Ginia Bellafante put it well a few years ago, in a book review for the New York Times:“Anorexia is a disease of contradiction: it demands both discipline and indulgence …. The anorexic disappears in order to be seen; she labors to self-improve as she self-annihilates.” Bellafante describes the condition as “an intellectualized hallucination.” That concise definition is better than any I’ve read, and it points to the conflicted way in which we talk about the disease: our intention is critical, but our language is celebratory.

I don’t have a good answer to the main premise–that we are too easily awed and worshipful of deprivation, even when we try to talk about the horrors. I’m wary of overusing the word ‘fetishize’, but it does seem to fit, drawing closer and closer as we write about the horror. Moths and flames, you know.

And I don’t want to object to writing more articles about eating disorders–but there’s a definitive trend in what aspects of eating disorders we talk about. Mainly, we talk about the ones we can link to Big Societal Problems–supermodels and photoshop are making us all want to be unrealistically thin! Young girls are feeling pressure earlier and earlier to diet! And this seems to result in prioritizing a certain kind of story.

Nearly every article about eating disorders ever will describe in painful, clear detail how someone (usually a girl) deprives themselves. 
How they think about it, the tricks they use, how good it feels. 
And nobody ever manages to write about bingeing, though most people who deprive binge as well, and most people with an ED end up wandering through diagnoses. Several targeted google searches for eating disorder articles, and I couldn’t find a intimate interview. No first-person stories that centered around bingeing–the purging afterwards, sure, the bouncing-back into depriving, sure, but not the gripping, hollow, band-around-your-chest feeling of bingeing. 

It’s nice that you want to write those articles about eating disorders, and I’m all in favor. But please, let’s not talk about how bad it is that Other, Bad Media glorifies disordered behavior when all you’ll write about is the stuff that makes you skinnier.

Help-Seeking and Status

Image credit: Rhoda Baer, National Cancer Institute
Image credit: Rhoda Baer, National Cancer Institute

[Related to How to Be a Good Depressive Citizen, this tumblr post and also this one]

I want to talk about something that plays out in the communities I love.

But first, I want to talk about schizophrenia.*


There’s this feature of the onset schizophrenia that makes it extraordinarily hard to treat. We call the before-full-blown-schizophrenia stage ‘prodromal‘, and if you can catch it right in that stage, or close to it, your outcomes are much better.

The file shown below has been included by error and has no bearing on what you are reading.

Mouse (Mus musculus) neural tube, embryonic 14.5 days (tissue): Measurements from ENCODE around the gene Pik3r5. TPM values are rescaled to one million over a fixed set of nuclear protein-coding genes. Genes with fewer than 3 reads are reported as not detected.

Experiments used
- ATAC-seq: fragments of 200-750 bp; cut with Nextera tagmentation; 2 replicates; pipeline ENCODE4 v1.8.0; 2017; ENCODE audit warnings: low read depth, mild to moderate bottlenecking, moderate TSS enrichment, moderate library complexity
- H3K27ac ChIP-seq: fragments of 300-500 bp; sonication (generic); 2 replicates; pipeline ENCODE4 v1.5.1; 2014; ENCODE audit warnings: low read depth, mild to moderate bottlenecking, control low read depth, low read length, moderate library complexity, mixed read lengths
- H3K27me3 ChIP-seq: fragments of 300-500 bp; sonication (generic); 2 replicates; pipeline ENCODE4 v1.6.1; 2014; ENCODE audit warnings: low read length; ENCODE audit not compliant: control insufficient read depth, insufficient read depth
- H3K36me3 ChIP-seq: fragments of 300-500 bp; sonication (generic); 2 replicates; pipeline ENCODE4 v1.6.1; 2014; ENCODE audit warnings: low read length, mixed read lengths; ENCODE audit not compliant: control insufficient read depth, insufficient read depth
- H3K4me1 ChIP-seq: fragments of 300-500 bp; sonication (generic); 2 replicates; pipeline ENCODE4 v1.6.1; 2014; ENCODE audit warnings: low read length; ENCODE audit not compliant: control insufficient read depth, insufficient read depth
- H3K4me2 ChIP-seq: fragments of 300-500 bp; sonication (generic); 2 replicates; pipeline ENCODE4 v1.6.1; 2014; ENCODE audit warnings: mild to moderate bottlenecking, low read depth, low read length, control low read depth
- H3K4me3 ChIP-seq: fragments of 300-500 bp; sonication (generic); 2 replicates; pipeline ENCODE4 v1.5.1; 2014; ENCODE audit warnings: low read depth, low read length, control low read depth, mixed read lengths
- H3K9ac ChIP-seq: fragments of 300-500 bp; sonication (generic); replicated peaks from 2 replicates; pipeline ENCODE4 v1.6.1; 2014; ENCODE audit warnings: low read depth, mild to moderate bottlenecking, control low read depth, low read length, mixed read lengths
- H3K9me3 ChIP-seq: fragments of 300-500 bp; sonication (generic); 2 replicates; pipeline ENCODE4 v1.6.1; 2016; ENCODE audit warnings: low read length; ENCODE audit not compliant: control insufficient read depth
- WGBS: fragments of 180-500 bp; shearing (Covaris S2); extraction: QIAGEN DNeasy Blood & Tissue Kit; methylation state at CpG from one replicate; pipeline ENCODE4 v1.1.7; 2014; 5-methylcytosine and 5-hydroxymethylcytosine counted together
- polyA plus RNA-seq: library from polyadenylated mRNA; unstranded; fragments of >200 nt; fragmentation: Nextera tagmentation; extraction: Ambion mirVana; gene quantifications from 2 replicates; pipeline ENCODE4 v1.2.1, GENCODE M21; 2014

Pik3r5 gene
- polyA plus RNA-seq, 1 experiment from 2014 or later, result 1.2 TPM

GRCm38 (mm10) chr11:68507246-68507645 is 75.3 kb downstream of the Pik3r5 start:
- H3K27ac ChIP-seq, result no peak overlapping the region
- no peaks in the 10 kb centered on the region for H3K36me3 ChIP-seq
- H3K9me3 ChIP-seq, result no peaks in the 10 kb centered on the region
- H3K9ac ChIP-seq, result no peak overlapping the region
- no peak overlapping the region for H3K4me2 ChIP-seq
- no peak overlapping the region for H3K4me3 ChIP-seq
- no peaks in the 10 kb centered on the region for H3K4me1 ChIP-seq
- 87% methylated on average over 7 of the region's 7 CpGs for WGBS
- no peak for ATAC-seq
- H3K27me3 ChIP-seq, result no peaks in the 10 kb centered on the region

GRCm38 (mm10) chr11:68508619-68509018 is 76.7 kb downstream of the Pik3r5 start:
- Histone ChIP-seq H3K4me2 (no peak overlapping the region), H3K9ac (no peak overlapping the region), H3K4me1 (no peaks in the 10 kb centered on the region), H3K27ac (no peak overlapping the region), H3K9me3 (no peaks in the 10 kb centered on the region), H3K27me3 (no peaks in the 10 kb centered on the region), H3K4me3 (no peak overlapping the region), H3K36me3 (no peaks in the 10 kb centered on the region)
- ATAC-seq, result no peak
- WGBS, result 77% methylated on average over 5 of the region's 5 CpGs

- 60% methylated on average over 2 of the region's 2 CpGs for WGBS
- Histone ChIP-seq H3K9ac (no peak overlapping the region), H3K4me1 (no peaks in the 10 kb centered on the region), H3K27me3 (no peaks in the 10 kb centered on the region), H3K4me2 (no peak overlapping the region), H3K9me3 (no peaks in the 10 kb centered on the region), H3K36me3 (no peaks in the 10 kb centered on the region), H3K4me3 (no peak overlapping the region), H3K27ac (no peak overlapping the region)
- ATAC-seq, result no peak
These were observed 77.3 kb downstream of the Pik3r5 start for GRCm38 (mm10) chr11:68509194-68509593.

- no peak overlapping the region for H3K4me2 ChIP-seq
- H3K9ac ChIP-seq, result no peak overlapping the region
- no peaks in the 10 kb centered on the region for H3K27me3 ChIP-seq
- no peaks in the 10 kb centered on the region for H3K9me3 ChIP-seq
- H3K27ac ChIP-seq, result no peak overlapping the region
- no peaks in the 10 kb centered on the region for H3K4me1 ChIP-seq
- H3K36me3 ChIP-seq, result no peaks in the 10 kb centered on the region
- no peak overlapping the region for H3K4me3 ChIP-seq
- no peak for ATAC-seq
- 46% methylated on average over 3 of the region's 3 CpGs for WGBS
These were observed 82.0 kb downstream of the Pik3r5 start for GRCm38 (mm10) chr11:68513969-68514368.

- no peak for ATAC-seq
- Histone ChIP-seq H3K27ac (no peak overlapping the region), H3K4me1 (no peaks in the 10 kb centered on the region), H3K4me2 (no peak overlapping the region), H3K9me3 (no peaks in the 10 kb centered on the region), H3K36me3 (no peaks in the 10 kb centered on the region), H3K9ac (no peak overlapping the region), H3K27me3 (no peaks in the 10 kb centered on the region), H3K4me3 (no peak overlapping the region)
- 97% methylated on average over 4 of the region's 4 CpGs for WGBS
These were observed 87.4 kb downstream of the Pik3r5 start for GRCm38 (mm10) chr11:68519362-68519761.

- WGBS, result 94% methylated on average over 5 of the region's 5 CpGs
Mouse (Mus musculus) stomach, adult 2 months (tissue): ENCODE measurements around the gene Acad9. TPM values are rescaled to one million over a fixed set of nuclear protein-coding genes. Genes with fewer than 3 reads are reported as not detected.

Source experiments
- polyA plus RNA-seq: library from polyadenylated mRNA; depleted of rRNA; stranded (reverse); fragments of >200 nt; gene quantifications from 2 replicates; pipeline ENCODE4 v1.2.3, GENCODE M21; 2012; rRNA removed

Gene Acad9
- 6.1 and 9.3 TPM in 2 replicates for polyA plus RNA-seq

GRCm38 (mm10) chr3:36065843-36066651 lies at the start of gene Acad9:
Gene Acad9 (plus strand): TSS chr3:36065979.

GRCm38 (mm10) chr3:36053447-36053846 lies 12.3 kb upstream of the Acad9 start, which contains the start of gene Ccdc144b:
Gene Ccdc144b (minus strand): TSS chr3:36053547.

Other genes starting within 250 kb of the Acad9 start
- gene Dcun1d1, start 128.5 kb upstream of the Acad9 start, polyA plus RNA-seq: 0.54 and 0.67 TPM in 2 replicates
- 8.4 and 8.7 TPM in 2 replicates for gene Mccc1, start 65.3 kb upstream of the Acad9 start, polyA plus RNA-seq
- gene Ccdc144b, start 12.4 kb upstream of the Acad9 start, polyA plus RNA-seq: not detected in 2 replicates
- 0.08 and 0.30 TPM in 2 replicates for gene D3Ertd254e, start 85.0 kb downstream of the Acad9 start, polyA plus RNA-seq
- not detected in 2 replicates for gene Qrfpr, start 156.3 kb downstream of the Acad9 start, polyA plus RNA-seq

Except that the big obvious signs of schizophrenia in that stage are negative symptoms: speaking in monosyllables, emotional flatness, anhedonia, disinterest in activities and relationships and friendships. And in most cases, this part plays out in relative silence.

Your friend stops reaching out to spend time with you, flakes out on group plans, seems bored in conversation. After a while, you stop being the one to call. They’ve found other friends, they just aren’t that into you, you’ve got other friends who put more work into the relationship. It’s quiet and it’s insidious, and I’d bet you don’t quite notice it until you run into each other at the store and wow, it’s been months since you hung out! 

For the most part, this is normal and natural–friendships do the slow fade* and fizzle and evolve. The vast majority of these things are not the result of an incoming bout of psychosis. So you can’t do much to address this. You could possibly make it the social norm to follow up on waning friendships until someone explicitly tells you they hate your company, but I imagine this as being hard to enforce and resulting in more excuses for ignoring other people’s boundaries. (If your solution is to only do this for friends you know are at risk for developing schizophrenia, then you may have even more forthright friends than I.)

So, what happens in most of the prodromal cases is that the person quietly retreats–maybe not even quite noticing that they are–and then when the positive symptoms of schizophrenia set in (hallucinations or delusions or magical thinking, etc), there isn’t a support system there for them. There aren’t friends there daily who can confirm that they’re going to work or taking medication. There isn’t friendship for friendship’s sake; relational interactions are important. And the extent to which this occurs is fairly predictive of outcome of the disorder. High social support means fewer episodes and hospitalizations, better medication adherence. Lower social support…doesn’t.